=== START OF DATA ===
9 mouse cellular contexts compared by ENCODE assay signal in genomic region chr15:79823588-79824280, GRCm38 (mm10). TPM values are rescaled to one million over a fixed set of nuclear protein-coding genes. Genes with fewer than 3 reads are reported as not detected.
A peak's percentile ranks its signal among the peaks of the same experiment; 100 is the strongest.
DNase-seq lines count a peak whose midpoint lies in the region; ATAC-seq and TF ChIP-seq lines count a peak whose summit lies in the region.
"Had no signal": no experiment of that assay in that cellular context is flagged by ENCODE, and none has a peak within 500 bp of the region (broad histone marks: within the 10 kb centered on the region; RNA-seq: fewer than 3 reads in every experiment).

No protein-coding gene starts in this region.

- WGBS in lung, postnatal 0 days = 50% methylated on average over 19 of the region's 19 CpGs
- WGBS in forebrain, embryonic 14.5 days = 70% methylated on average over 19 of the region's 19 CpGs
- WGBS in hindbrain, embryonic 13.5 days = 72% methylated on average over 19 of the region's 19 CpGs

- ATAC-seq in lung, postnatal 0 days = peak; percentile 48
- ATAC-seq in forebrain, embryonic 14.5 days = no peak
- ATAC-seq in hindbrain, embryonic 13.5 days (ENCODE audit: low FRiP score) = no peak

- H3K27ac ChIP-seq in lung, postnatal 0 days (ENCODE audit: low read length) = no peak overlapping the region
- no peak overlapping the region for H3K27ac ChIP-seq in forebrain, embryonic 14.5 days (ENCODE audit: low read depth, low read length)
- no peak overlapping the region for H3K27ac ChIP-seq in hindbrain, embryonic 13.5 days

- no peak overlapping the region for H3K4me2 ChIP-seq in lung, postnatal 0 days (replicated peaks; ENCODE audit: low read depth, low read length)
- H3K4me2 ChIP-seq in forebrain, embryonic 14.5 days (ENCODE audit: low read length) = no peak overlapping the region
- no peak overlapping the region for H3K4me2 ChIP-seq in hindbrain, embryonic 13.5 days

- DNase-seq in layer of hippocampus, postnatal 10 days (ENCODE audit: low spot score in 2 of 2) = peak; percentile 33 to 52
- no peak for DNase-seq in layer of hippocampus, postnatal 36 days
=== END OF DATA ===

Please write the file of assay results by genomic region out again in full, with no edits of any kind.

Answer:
9 mouse cellular contexts compared by ENCODE assay signal in genomic region chr15:79823588-79824280, GRCm38 (mm10). TPM values are rescaled to one million over a fixed set of nuclear protein-coding genes. Genes with fewer than 3 reads are reported as not detected.
A peak's percentile ranks its signal among the peaks of the same experiment; 100 is the strongest.
DNase-seq lines count a peak whose midpoint lies in the region; ATAC-seq and TF ChIP-seq lines count a peak whose summit lies in the region.
"Had no signal": no experiment of that assay in that cellular context is flagged by ENCODE, and none has a peak within 500 bp of the region (broad histone marks: within the 10 kb centered on the region; RNA-seq: fewer than 3 reads in every experiment).

No protein-coding gene starts in this region.

- WGBS in lung, postnatal 0 days = 50% methylated on average over 19 of the region's 19 CpGs
- WGBS in forebrain, embryonic 14.5 days = 70% methylated on average over 19 of the region's 19 CpGs
- WGBS in hindbrain, embryonic 13.5 days = 72% methylated on average over 19 of the region's 19 CpGs

- ATAC-seq in lung, postnatal 0 days = peak; percentile 48
- ATAC-seq in forebrain, embryonic 14.5 days = no peak
- ATAC-seq in hindbrain, embryonic 13.5 days (ENCODE audit: low FRiP score) = no peak

- H3K27ac ChIP-seq in lung, postnatal 0 days (ENCODE audit: low read length) = no peak overlapping the region
- no peak overlapping the region for H3K27ac ChIP-seq in forebrain, embryonic 14.5 days (ENCODE audit: low read depth, low read length)
- no peak overlapping the region for H3K27ac ChIP-seq in hindbrain, embryonic 13.5 days

- no peak overlapping the region for H3K4me2 ChIP-seq in lung, postnatal 0 days (replicated peaks; ENCODE audit: low read depth, low read length)
- H3K4me2 ChIP-seq in forebrain, embryonic 14.5 days (ENCODE audit: low read length) = no peak overlapping the region
- no peak overlapping the region for H3K4me2 ChIP-seq in hindbrain, embryonic 13.5 days

- DNase-seq in layer of hippocampus, postnatal 10 days (ENCODE audit: low spot score in 2 of 2) = peak; percentile 33 to 52
- no peak for DNase-seq in layer of hippocampus, postnatal 36 days